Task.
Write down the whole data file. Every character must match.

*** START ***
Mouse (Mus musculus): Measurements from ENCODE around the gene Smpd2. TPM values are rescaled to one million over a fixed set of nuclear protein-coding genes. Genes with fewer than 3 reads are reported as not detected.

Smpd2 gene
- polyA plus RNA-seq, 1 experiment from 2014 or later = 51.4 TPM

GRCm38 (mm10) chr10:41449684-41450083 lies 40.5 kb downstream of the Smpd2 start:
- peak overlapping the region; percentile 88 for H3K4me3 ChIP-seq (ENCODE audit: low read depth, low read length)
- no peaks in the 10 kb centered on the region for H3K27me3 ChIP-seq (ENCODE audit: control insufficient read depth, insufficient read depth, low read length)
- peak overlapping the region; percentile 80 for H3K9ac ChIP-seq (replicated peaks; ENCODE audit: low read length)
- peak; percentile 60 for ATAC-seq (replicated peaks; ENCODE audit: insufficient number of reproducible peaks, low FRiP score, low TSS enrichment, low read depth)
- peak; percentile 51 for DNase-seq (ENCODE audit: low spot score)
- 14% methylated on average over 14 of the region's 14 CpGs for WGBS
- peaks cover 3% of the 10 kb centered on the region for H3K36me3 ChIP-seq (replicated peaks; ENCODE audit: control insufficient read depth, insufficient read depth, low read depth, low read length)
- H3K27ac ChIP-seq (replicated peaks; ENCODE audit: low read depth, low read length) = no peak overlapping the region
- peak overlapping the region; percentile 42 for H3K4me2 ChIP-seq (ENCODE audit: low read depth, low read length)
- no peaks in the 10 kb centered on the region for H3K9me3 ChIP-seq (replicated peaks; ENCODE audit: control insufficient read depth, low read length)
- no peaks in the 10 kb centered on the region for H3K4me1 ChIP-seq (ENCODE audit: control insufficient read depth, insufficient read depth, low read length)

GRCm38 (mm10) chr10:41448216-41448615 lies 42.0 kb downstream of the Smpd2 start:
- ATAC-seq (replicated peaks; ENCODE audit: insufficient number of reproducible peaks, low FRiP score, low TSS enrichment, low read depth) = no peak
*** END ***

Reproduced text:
Mouse (Mus musculus): Measurements from ENCODE around the gene Smpd2. TPM values are rescaled to one million over a fixed set of nuclear protein-coding genes. Genes with fewer than 3 reads are reported as not detected.

Smpd2 gene
- polyA plus RNA-seq, 1 experiment from 2014 or later = 51.4 TPM

GRCm38 (mm10) chr10:41449684-41450083 lies 40.5 kb downstream of the Smpd2 start:
- peak overlapping the region; percentile 88 for H3K4me3 ChIP-seq (ENCODE audit: low read depth, low read length)
- no peaks in the 10 kb centered on the region for H3K27me3 ChIP-seq (ENCODE audit: control insufficient read depth, insufficient read depth, low read length)
- peak overlapping the region; percentile 80 for H3K9ac ChIP-seq (replicated peaks; ENCODE audit: low read length)
- peak; percentile 60 for ATAC-seq (replicated peaks; ENCODE audit: insufficient number of reproducible peaks, low FRiP score, low TSS enrichment, low read depth)
- peak; percentile 51 for DNase-seq (ENCODE audit: low spot score)
- 14% methylated on average over 14 of the region's 14 CpGs for WGBS
- peaks cover 3% of the 10 kb centered on the region for H3K36me3 ChIP-seq (replicated peaks; ENCODE audit: control insufficient read depth, insufficient read depth, low read depth, low read length)
- H3K27ac ChIP-seq (replicated peaks; ENCODE audit: low read depth, low read length) = no peak overlapping the region
- peak overlapping the region; percentile 42 for H3K4me2 ChIP-seq (ENCODE audit: low read depth, low read length)
- no peaks in the 10 kb centered on the region for H3K9me3 ChIP-seq (replicated peaks; ENCODE audit: control insufficient read depth, low read length)
- no peaks in the 10 kb centered on the region for H3K4me1 ChIP-seq (ENCODE audit: control insufficient read depth, insufficient read depth, low read length)

GRCm38 (mm10) chr10:41448216-41448615 lies 42.0 kb downstream of the Smpd2 start:
- ATAC-seq (replicated peaks; ENCODE audit: insufficient number of reproducible peaks, low FRiP score, low TSS enrichment, low read depth) = no peak